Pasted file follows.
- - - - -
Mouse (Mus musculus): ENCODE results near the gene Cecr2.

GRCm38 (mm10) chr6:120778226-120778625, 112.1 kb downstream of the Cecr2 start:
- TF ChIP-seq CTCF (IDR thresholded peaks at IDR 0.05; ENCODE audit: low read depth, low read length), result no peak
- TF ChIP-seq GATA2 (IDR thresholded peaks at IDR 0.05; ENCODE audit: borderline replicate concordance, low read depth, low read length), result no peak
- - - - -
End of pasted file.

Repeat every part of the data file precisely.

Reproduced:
Mouse (Mus musculus): ENCODE results near the gene Cecr2.

GRCm38 (mm10) chr6:120778226-120778625, 112.1 kb downstream of the Cecr2 start:
- TF ChIP-seq CTCF (IDR thresholded peaks at IDR 0.05; ENCODE audit: low read depth, low read length), result no peak
- TF ChIP-seq GATA2 (IDR thresholded peaks at IDR 0.05; ENCODE audit: borderline replicate concordance, low read depth, low read length), result no peak